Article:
If it were a piece of classical music, the “study” by Navigant Economics’ Jeffrey Eisenach and Kevin Caves could easily be titled “Variations on a False Narrative in the key of F.” They claim, after a review of three (count ‘em, 3) of the hundreds of broadband grants, the broadband stimulus cost too much for too little ROI.
The most misleading of the claims, though, is the alleged $349,234 spent per un-served household. Well, I should say the $7 million per un-served household, but I’ll come back to that in a bit.
U.S. broadband policy and strategy suffers from three fundamental failures that limit the advances we could be making, while allowing the most ridiculous assertions to pass as educated commentary on the progress we do make. Industry funded “research” such as this National Cable & Telecommunications Association (NCTA) funded and hyped report is an example of our latter affliction.
The biggest threats to better broadband in America are many people’s 1) failure to understand financial sustainability, 2) failure to understand what the broadband need are and 3) unwillingness to acknowledge, let alone fight, the failure of competition.
Six years ago, I wrote in my book “Fighting the Good Fight for Municipal Wireless” that consumers are the weakest pillar in the business case for broadband in many communities. They cost a lot to win and retain as customers, and the revenue they generate can be small compared to the cost of the network, particularly in small rural communities. Local government, businesses and other anchor “tenants” (a.k.a. institutions) subscribing to the network is how you generate revenue (or grants) needed to run the network. If broadband is to be successful in many communities, you can’t ignore this reality.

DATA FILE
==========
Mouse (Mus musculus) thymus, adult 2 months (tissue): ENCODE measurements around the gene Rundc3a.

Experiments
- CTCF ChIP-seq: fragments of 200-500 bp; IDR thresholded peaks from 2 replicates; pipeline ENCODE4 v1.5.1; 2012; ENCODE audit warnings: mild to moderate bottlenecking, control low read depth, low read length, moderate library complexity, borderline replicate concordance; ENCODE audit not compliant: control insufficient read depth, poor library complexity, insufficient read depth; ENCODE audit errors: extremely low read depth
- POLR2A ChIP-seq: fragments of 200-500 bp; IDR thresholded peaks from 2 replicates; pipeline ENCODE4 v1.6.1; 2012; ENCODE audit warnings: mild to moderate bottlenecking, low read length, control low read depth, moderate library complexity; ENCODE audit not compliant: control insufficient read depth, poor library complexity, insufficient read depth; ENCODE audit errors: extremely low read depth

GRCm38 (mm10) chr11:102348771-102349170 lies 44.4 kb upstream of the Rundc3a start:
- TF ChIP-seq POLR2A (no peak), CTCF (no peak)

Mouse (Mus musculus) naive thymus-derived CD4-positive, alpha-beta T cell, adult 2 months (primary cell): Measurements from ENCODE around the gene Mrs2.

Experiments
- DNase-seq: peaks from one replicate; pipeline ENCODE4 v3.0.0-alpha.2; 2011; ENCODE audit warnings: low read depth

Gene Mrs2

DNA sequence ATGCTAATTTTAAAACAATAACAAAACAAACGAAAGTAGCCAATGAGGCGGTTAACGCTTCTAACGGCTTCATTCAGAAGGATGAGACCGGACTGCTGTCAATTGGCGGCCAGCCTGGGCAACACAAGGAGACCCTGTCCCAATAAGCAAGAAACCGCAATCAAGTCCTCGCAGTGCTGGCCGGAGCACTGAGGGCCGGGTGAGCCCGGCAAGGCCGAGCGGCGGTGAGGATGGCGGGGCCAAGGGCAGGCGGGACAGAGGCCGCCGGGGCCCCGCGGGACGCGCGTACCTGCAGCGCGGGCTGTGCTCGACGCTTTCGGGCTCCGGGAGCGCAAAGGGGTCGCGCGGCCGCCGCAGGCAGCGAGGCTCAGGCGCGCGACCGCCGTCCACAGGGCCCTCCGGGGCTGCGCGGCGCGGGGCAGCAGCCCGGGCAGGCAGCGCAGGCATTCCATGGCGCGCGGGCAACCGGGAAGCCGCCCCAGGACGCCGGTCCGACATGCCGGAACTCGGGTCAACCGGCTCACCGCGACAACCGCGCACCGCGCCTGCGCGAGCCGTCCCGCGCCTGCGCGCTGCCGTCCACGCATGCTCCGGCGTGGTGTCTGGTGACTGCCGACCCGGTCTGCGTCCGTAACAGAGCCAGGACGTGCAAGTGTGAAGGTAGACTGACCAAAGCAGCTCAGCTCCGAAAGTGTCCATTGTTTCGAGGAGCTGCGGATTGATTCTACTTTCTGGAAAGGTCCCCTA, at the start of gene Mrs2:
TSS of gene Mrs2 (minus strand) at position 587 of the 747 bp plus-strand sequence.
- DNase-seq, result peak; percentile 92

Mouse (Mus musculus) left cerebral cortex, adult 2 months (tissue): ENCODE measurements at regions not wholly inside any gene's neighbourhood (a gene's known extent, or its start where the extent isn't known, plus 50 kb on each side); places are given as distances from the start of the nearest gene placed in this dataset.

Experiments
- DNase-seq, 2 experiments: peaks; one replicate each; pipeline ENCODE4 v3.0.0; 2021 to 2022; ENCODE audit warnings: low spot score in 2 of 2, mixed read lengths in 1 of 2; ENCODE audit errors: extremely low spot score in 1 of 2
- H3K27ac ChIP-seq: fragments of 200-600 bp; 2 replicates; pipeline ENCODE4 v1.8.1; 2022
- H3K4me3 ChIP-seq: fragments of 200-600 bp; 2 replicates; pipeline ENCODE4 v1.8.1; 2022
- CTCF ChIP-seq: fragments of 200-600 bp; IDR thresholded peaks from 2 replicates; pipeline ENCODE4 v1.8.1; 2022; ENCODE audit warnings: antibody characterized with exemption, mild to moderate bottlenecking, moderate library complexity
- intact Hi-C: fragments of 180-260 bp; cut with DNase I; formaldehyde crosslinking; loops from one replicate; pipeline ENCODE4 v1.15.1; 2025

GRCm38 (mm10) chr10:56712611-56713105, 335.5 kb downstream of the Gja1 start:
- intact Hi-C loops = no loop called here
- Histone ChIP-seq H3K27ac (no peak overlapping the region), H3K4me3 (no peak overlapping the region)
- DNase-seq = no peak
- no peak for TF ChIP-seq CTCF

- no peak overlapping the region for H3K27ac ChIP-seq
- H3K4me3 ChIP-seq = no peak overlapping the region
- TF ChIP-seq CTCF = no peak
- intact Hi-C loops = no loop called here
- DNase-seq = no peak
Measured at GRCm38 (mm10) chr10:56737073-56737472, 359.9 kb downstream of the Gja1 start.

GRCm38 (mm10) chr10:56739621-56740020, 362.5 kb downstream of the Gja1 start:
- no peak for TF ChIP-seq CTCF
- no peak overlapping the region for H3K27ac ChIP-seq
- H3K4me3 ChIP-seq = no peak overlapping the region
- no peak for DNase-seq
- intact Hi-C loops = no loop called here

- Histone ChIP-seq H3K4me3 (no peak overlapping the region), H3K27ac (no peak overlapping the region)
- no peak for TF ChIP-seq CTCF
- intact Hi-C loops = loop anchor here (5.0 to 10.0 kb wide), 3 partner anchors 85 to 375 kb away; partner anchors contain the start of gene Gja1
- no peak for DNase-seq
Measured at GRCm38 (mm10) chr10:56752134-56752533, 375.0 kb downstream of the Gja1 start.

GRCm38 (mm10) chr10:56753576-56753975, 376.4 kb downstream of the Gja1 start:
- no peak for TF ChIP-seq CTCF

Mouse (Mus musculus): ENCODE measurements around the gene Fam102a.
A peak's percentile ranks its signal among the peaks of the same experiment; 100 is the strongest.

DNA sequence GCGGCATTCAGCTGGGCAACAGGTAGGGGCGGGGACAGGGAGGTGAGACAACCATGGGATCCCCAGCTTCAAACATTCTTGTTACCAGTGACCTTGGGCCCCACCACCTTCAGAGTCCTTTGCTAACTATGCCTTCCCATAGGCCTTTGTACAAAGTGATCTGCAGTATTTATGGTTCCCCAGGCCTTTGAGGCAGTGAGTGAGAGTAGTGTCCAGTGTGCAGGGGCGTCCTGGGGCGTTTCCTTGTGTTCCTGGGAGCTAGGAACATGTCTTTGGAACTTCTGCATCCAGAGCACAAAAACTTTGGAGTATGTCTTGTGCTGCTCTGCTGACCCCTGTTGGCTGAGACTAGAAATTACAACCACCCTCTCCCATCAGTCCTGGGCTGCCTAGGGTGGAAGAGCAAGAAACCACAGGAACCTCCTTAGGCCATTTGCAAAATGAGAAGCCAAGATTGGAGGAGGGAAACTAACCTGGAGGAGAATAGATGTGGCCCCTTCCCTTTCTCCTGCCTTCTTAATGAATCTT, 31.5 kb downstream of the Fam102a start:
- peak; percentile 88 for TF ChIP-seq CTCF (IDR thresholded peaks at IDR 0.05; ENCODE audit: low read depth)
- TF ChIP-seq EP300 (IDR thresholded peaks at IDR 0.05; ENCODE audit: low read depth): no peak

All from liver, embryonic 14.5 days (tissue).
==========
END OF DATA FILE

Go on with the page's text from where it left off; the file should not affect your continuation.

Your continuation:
Yet everyone and his mother seems to cling to the consumer as their point of reference. How many houses are passed (served)? What’s the ARPU (average revenue per user)? Pricing practices, marketing messages, types of services offered, measures of success, arguments made against broadband stimulus, reasons given for having a stimulus.